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I started using a nice NuGet package for doing integration tests - https://github.com/VerifyTests/Verify and received feedback such as :

it's not entirely fair to use the system under test response as expected instead of creating it manually.

In other words, I would be expected to

I want to mention here that we have multi-country scenarios with quite a few country specific flags, which is why this tool helps me have country agnostic tests in terms of code (and only the "expected" is country specific)

Basically this tool helps that after a test is written, on the first run it fails and suggests what the expected result should be - it assumes that what I am asserting is what I want as expected (which I was told is a bad practice to let the tested application "decide" what the expected should be).

In my tested application I deal with huge json files with lots of computed properties, which takes a lot of time to create from scratch.

On the first run of the test we get something like this, where on the left is what the system under test result is found and on the right we have to put the expected value (if the received result is correct, copy paste) enter image description here

If the application result is correct (I validate every single property) and then I simply paste the received result in the "verified" file and from there on, the test will forever pass until the received values do not match the expected value.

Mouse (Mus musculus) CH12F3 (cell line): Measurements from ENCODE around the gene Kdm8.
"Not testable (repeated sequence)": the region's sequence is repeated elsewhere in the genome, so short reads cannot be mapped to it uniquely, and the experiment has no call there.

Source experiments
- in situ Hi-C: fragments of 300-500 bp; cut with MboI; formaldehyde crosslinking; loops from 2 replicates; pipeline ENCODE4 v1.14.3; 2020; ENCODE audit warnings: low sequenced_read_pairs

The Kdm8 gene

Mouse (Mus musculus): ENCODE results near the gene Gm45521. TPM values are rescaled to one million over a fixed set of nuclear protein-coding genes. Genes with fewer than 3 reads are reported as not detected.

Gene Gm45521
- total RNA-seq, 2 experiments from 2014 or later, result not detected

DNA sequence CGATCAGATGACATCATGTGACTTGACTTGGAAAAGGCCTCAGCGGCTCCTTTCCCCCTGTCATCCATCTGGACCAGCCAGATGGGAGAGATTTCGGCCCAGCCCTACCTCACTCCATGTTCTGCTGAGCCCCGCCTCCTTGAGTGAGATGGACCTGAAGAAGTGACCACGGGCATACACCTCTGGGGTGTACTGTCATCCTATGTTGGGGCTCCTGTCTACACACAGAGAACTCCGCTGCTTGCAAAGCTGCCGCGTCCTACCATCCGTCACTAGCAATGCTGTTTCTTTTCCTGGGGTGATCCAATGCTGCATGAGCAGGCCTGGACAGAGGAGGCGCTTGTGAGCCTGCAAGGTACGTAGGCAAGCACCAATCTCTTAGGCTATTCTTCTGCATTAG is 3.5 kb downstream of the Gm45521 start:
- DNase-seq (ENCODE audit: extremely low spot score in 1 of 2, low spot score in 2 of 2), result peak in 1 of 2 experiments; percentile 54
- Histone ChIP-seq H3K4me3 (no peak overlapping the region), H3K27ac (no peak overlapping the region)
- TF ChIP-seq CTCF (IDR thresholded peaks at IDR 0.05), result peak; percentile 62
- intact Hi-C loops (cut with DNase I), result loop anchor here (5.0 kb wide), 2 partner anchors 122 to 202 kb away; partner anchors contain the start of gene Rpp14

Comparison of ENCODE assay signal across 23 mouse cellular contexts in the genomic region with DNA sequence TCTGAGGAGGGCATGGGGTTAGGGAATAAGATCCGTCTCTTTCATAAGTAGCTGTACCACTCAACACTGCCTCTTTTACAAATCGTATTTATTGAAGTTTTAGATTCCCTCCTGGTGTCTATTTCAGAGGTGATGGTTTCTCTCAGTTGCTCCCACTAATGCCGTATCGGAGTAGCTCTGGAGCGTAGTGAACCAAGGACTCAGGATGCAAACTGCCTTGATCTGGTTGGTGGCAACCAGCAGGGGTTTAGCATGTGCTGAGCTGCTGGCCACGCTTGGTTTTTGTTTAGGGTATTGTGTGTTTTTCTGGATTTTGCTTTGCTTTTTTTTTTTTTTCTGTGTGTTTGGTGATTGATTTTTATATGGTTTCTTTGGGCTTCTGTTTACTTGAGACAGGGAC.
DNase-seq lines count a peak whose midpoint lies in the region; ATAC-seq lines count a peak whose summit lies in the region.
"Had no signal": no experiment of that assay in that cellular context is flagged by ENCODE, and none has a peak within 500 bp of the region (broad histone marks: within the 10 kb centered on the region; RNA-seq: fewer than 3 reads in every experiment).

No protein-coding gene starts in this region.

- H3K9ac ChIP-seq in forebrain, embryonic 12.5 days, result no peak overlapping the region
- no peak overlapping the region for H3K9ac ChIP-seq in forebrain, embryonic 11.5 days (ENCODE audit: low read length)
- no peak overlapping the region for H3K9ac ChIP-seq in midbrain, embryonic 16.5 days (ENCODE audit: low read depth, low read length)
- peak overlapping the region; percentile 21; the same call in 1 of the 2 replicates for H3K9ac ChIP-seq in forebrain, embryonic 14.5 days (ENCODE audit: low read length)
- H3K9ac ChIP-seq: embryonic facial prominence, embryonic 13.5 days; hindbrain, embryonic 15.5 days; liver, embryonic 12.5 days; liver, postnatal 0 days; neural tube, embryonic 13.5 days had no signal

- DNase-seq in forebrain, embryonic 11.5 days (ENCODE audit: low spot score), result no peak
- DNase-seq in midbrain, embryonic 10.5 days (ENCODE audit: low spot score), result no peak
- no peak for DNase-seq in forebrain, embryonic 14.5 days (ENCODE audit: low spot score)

Question: Is this type of snapshot testing a good practice or not?

Changed question as to be more on the point.

Question: Does this type of snapshot testing break any testing rules?

(Provided that when defining the test and getting the initial result from the application, we as testers actually check that result before making it the expected result)

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Is this type of snapshot testing a good practice or not?

It depends. The value of any practice depends on its context (one of the Context-Driven Testing School principals).

The snapshot tool will help exactly as they say in their README:

The test will fail if the two snapshots do not match: either the change is unexpected, or the reference snapshot needs to be updated to the new result.

If it helps your testing activities, then probably is a good practice. You must also analyze alternative practices, maintenance/usage cost, your people, and your resources. E.g., if the results change often, but you are interested in only a few attributes, or if you don't have the budget to execute the snapshots checks, etc. Maybe there are better practices to fulfill your testing goal(s).

received feedback that it's not entirely fair what I do

What is the rationale here?

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  • Added context regarding the feedback received: "it's not entirely fair to use the system under test response as expected instead of creating it manually". The issue seems to mostly be because it's somewhat automatically generated (rely on the tested application for first expected result, although it is validated, not just copy pasted).
    – Claudiu A
    Jan 27, 2022 at 19:59
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    "it's not entirely fair" the use of fair here seems strange, as if they would expect to certain level of effort to put, rather than finding ways to make things easier. "rely on the tested application for first expected result" You are using a tool to support your testing - if your testing goal is to investigate the changes since the last snapshot, then the tool can be useful. Jan 31, 2022 at 10:17

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